There is quiet in my house in this moment. Well, the dishwasher is running and the white noise in the baby’s room is on to keep her from hearing her big brother. However, there is a peace that only happens around this time each evening once the kids have been tucked in their beds. As I sit here and reflect on today’s events, I realize that I am only an average mom. As a result, my toddler does, in fact, have a horrible life. Here are a few reasons why his life sucks:
- In the last two days, he kindly asked me for two things: an airplane and a Lightning McQueen bicycle. Since we are doing bike playdates together, I decide a trip to the store is needed as soon as possible so I can get him a bigger bicycle as an Eid gift (religious holiday equivalent to Christmas). At 9:30 p.m. I drag myself to the store, buy the bike, take the next morning to put it together, present it to him and he says, “wow, where’s my airplane?” How could I forget about the airplane?
- It was dinnertime and I am always struggling to make food for my picky eater. I ask him to choose between rice and burger (yes, we have creative meal options in my house, HA). He says burger. I warm the food (he picks a burger because it’ll take more time, I hypothesize). I am about to put on The Cat in The Hat on Netflix and he demands oatmeal. He has had oatmeal at dinner every night for the last five days. I explain we can’t eat oatmeal today and we want to try something new to which he asks for a candy. I explain the difference between healthy food and unhealthy food to which he grunts, shouts and walks away. Why don’t I cook better meals for my kid?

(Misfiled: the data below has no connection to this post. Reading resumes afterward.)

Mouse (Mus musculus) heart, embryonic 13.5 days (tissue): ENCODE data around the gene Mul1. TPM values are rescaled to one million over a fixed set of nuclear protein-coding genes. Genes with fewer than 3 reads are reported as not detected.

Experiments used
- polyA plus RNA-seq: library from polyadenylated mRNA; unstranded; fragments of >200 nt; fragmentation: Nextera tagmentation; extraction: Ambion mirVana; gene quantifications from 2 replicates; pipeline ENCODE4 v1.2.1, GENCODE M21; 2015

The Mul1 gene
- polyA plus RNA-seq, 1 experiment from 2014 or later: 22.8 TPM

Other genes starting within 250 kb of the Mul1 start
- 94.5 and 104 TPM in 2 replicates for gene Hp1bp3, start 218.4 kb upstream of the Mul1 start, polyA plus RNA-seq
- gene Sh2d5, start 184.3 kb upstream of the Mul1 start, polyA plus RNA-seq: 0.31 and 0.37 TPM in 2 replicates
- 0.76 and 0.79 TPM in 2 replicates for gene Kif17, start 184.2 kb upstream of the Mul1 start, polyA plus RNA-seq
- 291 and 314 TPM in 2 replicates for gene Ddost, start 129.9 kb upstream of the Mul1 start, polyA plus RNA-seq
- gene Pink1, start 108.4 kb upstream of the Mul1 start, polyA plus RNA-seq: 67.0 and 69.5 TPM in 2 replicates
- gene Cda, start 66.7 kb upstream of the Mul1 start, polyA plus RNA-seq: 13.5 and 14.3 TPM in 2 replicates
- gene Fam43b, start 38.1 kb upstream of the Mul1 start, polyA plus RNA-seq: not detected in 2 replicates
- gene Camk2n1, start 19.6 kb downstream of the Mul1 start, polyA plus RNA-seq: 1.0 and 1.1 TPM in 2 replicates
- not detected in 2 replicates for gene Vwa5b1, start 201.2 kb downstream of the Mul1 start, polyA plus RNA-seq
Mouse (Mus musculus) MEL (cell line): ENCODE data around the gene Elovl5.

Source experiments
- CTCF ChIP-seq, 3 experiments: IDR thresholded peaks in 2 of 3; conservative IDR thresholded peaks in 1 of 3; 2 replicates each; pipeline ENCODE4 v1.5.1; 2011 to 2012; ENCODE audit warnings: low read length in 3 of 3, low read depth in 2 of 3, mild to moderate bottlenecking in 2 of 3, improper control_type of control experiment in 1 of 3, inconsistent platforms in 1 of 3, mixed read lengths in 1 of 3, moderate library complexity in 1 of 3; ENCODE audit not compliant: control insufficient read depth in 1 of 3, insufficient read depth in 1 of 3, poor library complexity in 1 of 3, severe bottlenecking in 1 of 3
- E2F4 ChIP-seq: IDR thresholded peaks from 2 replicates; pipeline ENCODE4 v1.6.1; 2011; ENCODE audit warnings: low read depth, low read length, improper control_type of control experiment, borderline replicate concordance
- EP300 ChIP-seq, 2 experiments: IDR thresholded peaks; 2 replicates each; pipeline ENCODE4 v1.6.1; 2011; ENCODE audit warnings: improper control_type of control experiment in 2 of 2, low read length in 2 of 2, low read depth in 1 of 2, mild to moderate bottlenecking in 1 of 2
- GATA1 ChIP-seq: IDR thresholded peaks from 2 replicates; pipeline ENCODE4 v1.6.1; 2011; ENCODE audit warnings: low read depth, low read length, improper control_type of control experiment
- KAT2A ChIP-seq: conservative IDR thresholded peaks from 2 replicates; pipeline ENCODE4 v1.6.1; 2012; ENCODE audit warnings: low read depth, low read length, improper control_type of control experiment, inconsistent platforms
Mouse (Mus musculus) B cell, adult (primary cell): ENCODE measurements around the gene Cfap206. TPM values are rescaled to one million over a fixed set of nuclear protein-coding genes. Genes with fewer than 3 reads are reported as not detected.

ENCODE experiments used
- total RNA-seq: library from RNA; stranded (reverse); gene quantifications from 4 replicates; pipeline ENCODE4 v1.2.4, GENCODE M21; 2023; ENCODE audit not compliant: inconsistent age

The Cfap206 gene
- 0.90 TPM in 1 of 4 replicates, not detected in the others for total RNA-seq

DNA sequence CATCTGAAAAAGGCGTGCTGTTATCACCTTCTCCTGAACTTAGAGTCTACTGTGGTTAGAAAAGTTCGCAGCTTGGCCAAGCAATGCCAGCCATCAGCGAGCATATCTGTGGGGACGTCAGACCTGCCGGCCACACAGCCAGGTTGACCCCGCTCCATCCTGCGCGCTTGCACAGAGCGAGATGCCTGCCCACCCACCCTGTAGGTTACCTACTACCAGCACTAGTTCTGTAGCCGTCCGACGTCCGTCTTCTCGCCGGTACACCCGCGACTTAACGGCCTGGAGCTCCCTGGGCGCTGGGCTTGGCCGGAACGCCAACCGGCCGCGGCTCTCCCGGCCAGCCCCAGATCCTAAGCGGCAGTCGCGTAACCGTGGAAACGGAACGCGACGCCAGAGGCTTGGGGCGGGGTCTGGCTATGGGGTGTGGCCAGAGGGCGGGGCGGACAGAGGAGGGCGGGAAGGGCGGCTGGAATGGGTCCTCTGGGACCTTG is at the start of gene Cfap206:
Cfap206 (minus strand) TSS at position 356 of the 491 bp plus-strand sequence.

- He asked our houseguest who is running to the coffee shop to bring him a bagel. He says egg bagel, please. Our friend returns with the bagel, which he ignores for over an hour. I decide I am happy to eat the bagel. I start eating it and he freaks out. How dare I eat his bagel? I eat half of the bagel and say he can have the rest (I knew from the minute we ordered the bagel I would be stuck eating at least half of it). He throws a toy at my face and walks away. I apologize and explain he can eat half the bagel, which he decides he now wants. He sits for an hour and eats the egg part, not the bagel. How dare I eat his bagel? Guess what I just threw away ten minutes ago? The bagel he didn’t eat (at least he ate the egg). How dare I eat the food he won’t eat anyway?
- Schedule changes are rough. School has started and kiddo isn’t getting a lot of sleep. I talk to him about naps and how it helps to rest when we are tired and he looks at me like I’m crazy. I encourage him to close his eyes and rest and he yells, “I AM NOT TIRED.” Fifteen minutes later into the car ride, guess who is sleeping? I wonder if he has FOMO (fear of missing out) because he just doesn’t want to take a break. How could I encourage him to sleep when he’s tired?
- Trip planning. When I am feeling adventurous (not often), I like to encourage exploring places like the zoo or the beach. In the last month we visited both. Apparently, since the zoo didn’t have zebras, I was a bad parent. I also shouldn’t be asking him to take selfies according to the photo below. Why do I take him places?
Boy, my toddler has a hard life! And clearly, I am just an average mom.
Parenting is hard work. We are scrutinized constantly for our actions or inactions. Our patience is tested every minute of every day. Having a pint-sized critic can be hard and damage the self-esteem. I remind myself over and over again that I’m doing the best I can, and my kids won’t have everything they want, but they will have everything they need. I tell myself, “It’s okay to be an average mom.”